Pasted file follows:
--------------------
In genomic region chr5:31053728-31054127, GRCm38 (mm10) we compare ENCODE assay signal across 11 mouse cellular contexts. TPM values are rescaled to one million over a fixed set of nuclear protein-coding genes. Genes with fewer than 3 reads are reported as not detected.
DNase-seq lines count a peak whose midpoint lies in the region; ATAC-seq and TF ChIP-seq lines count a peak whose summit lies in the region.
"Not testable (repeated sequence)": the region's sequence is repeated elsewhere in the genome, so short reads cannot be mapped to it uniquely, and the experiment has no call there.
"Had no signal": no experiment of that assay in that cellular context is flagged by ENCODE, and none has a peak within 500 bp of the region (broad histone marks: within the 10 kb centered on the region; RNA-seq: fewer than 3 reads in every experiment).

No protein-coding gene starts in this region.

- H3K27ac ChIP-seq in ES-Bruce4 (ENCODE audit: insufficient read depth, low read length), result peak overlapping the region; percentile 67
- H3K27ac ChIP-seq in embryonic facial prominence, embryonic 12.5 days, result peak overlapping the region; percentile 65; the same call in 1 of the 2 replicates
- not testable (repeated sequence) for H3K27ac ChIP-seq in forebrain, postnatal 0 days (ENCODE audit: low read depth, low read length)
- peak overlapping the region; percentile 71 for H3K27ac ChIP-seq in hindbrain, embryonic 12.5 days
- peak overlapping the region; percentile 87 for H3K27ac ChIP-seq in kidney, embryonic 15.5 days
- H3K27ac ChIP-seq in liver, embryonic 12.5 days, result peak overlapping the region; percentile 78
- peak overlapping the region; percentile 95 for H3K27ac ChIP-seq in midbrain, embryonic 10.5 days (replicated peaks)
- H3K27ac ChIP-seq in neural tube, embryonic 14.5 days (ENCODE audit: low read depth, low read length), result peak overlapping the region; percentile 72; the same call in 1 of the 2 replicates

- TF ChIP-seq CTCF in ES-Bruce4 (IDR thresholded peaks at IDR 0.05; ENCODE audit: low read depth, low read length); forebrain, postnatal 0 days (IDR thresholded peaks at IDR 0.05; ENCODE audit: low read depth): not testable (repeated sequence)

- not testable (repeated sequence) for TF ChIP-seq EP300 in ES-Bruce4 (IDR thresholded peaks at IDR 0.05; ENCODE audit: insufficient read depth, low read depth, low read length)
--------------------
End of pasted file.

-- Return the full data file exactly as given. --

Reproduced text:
In genomic region chr5:31053728-31054127, GRCm38 (mm10) we compare ENCODE assay signal across 11 mouse cellular contexts. TPM values are rescaled to one million over a fixed set of nuclear protein-coding genes. Genes with fewer than 3 reads are reported as not detected.
DNase-seq lines count a peak whose midpoint lies in the region; ATAC-seq and TF ChIP-seq lines count a peak whose summit lies in the region.
"Not testable (repeated sequence)": the region's sequence is repeated elsewhere in the genome, so short reads cannot be mapped to it uniquely, and the experiment has no call there.
"Had no signal": no experiment of that assay in that cellular context is flagged by ENCODE, and none has a peak within 500 bp of the region (broad histone marks: within the 10 kb centered on the region; RNA-seq: fewer than 3 reads in every experiment).

No protein-coding gene starts in this region.

- H3K27ac ChIP-seq in ES-Bruce4 (ENCODE audit: insufficient read depth, low read length), result peak overlapping the region; percentile 67
- H3K27ac ChIP-seq in embryonic facial prominence, embryonic 12.5 days, result peak overlapping the region; percentile 65; the same call in 1 of the 2 replicates
- not testable (repeated sequence) for H3K27ac ChIP-seq in forebrain, postnatal 0 days (ENCODE audit: low read depth, low read length)
- peak overlapping the region; percentile 71 for H3K27ac ChIP-seq in hindbrain, embryonic 12.5 days
- peak overlapping the region; percentile 87 for H3K27ac ChIP-seq in kidney, embryonic 15.5 days
- H3K27ac ChIP-seq in liver, embryonic 12.5 days, result peak overlapping the region; percentile 78
- peak overlapping the region; percentile 95 for H3K27ac ChIP-seq in midbrain, embryonic 10.5 days (replicated peaks)
- H3K27ac ChIP-seq in neural tube, embryonic 14.5 days (ENCODE audit: low read depth, low read length), result peak overlapping the region; percentile 72; the same call in 1 of the 2 replicates

- TF ChIP-seq CTCF in ES-Bruce4 (IDR thresholded peaks at IDR 0.05; ENCODE audit: low read depth, low read length); forebrain, postnatal 0 days (IDR thresholded peaks at IDR 0.05; ENCODE audit: low read depth): not testable (repeated sequence)

- not testable (repeated sequence) for TF ChIP-seq EP300 in ES-Bruce4 (IDR thresholded peaks at IDR 0.05; ENCODE audit: insufficient read depth, low read depth, low read length)